Trauma Research Center, Surgery Department, Shiraz University of Medical Sciences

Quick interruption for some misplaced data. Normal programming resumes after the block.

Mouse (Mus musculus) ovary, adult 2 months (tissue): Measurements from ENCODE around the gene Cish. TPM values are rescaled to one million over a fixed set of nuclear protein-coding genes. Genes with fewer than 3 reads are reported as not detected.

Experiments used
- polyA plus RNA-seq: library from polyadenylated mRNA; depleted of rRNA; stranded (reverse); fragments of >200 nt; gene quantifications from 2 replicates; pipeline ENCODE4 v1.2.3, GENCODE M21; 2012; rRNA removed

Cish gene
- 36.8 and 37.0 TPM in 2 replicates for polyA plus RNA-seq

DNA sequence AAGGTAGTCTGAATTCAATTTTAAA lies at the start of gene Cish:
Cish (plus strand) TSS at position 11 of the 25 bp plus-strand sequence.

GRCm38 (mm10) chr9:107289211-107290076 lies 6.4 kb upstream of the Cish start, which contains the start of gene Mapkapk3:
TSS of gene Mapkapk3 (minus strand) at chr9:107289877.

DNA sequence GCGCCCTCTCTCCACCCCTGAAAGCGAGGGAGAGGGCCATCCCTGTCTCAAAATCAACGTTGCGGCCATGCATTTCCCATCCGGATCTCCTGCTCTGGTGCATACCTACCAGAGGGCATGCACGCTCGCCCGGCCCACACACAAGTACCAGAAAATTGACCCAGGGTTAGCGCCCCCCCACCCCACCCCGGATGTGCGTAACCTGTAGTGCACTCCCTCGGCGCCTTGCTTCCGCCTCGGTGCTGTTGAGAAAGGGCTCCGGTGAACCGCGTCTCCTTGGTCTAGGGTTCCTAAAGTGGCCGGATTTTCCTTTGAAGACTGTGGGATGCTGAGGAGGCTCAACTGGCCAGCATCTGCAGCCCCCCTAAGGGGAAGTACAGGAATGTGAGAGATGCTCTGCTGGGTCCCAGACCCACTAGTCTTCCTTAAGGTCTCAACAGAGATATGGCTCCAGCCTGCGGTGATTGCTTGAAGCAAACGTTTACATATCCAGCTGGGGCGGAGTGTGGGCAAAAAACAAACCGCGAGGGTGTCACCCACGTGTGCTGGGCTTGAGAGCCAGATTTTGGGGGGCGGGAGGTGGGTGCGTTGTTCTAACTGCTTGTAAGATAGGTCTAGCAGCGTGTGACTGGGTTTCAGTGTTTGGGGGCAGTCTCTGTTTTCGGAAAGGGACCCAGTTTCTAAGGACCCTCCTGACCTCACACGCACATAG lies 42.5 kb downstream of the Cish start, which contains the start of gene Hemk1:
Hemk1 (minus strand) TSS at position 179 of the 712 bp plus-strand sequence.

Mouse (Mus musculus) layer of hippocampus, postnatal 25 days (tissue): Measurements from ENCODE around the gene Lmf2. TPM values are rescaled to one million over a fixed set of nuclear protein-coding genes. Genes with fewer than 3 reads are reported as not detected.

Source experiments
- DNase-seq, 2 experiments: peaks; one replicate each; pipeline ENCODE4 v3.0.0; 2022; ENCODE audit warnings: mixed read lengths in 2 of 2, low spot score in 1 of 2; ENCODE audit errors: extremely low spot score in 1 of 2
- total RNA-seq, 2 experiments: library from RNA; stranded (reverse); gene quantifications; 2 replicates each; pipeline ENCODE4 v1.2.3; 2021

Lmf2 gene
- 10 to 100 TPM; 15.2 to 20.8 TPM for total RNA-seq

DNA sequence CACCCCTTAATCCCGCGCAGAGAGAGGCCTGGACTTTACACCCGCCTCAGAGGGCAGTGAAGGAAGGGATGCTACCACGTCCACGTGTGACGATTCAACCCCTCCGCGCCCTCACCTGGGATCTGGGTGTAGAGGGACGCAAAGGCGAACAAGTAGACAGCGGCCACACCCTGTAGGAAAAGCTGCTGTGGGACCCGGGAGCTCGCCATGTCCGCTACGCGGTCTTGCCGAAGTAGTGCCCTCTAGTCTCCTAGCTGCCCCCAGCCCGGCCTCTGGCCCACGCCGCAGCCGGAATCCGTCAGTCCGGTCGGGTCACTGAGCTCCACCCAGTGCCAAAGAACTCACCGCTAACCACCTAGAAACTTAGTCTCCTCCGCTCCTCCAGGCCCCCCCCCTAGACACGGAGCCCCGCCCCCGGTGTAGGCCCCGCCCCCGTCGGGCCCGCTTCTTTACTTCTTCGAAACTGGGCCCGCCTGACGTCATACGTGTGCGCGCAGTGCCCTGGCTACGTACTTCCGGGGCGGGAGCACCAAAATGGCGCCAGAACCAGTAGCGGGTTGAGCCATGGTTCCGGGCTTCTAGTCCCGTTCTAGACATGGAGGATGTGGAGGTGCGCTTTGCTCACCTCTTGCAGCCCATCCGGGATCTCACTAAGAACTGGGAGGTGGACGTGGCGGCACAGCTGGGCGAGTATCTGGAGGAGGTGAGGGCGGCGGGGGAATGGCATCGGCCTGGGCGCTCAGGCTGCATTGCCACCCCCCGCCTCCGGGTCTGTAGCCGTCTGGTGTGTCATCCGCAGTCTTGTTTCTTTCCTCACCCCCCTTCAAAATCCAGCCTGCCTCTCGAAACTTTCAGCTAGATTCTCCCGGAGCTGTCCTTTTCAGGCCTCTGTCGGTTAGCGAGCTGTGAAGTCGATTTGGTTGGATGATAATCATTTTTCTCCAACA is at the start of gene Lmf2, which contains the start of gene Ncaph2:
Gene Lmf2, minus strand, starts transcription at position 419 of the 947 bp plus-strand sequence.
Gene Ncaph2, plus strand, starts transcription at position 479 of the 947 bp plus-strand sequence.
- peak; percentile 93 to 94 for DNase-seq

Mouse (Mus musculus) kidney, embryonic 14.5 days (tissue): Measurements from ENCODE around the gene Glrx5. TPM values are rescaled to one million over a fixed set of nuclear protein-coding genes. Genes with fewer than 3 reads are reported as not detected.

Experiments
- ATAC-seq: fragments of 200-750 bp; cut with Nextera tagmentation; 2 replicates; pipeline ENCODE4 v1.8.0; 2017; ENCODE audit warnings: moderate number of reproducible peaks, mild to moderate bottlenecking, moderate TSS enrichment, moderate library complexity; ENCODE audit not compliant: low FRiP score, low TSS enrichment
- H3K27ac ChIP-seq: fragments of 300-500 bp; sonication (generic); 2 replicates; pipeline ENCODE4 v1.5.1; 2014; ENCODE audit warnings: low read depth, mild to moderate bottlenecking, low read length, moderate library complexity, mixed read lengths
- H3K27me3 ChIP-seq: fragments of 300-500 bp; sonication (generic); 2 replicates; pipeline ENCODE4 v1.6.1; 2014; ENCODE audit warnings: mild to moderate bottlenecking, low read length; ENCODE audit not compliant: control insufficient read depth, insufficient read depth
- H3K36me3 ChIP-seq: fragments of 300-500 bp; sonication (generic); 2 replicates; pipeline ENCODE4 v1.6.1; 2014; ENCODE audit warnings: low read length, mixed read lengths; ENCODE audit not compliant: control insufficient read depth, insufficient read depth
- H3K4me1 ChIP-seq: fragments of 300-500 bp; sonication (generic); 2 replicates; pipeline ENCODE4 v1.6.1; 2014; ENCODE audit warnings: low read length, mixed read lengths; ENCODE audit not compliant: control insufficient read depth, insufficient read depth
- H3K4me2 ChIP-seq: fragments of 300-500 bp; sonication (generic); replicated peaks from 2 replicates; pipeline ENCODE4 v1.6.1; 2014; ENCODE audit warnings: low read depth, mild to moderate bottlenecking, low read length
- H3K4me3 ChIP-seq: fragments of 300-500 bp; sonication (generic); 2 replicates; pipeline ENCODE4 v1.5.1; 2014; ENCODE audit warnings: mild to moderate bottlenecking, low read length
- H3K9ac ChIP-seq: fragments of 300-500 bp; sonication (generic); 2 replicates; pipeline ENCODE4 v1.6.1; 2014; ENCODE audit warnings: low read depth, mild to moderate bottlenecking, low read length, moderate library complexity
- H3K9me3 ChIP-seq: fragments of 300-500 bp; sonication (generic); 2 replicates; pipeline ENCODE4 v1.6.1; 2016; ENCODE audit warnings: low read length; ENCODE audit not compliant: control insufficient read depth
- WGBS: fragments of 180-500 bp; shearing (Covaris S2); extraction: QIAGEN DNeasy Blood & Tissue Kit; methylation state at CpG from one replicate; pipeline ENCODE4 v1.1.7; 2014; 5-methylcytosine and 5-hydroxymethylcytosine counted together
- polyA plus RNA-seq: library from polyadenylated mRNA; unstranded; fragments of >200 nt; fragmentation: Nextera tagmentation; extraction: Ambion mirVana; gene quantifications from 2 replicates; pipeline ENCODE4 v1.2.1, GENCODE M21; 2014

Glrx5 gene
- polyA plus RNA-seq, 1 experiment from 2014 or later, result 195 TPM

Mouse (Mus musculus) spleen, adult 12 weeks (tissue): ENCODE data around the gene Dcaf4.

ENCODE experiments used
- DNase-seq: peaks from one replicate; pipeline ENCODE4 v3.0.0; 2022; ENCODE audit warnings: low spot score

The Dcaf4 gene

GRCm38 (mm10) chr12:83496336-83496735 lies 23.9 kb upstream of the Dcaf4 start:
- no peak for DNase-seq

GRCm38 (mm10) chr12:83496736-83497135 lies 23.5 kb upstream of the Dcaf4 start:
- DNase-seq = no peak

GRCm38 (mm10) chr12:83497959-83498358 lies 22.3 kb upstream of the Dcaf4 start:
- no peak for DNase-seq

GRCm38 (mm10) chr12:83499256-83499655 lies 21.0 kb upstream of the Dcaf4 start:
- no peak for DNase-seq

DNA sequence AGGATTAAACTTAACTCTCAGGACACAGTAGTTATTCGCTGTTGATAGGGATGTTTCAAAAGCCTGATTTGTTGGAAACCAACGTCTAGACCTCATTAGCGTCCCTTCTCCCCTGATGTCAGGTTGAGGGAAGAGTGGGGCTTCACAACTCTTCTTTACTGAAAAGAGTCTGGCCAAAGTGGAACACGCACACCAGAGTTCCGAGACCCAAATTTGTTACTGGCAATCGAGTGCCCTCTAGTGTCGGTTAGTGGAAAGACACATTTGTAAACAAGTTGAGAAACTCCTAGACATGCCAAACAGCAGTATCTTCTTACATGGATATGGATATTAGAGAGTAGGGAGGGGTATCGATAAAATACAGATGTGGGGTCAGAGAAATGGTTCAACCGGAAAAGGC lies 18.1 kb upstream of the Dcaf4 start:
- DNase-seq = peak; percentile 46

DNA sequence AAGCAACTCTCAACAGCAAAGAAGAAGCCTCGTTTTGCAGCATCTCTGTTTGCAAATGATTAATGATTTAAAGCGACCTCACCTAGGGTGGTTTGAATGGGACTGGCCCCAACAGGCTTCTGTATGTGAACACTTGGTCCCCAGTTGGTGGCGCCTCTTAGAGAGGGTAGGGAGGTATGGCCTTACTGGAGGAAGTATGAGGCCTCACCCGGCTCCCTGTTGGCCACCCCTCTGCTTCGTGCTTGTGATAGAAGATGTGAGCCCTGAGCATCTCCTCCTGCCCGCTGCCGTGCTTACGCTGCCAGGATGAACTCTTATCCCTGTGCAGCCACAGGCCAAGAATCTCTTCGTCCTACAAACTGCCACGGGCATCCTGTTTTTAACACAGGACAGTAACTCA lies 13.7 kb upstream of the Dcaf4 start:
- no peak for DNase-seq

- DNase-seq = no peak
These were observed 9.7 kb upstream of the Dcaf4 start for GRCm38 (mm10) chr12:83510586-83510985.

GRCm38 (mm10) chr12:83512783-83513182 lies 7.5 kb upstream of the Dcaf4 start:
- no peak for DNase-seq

Objective: To evaluate the accuracy of surgeons’ intraoperative diagnosis in open appendectomy and compare it with the histopathology examination results afterwards.Methods: This was a cross-sectional retrospective study accomplished in Namazee hospital affiliated with Shiraz University of Medical Sciences, in a one-year period from 2007 to 2008. Medical charts of all the patients who were admitted with impression of acute appendicitis and underwent open appendectomy in our center were included. Demographic information, intraoperative findings as in the operation note based on a method used by our  surgeons, and histopathology examination  of the removed appendix were recorded and reported.Results: A total of 342 patients were studied including 229 (67%) males and 113 (33%) females, with the mean age of 16.02 ± 9.89 (range 3 to 76) years, with a large proportion from 10 to 15 years. Surgeons reported 97.4% of the patients to have acute appendicitis,29.5%, 10.2% and  5.6% with severe, moderate  and  mild inflammation  pectively, whereas 26.6%  and 9.4% with suppurated  and gangrenous  appendicitis  separately, 14.6% to  have perforated appendicitis and only 1.5%hadperforated appendicitis with peritonitis. However, 79.5% of cases showed appendicitis in the histopathology review. The accuracy of surgeons’ intraoperative diagnosis is 81.6%, 85.2% for men and 72.6% for women.Conclusion: The method used by our surgeon is not completely indicative in mild to severe inflamed appendix but it is almost always compatible with the pathology results in suppurated, gangrened, and perforated appendix. Therefore surgeons’ gross observation of the  inflamed appendix  may not  always be in  concordance  with the  histopathology examination of the resected appendix.


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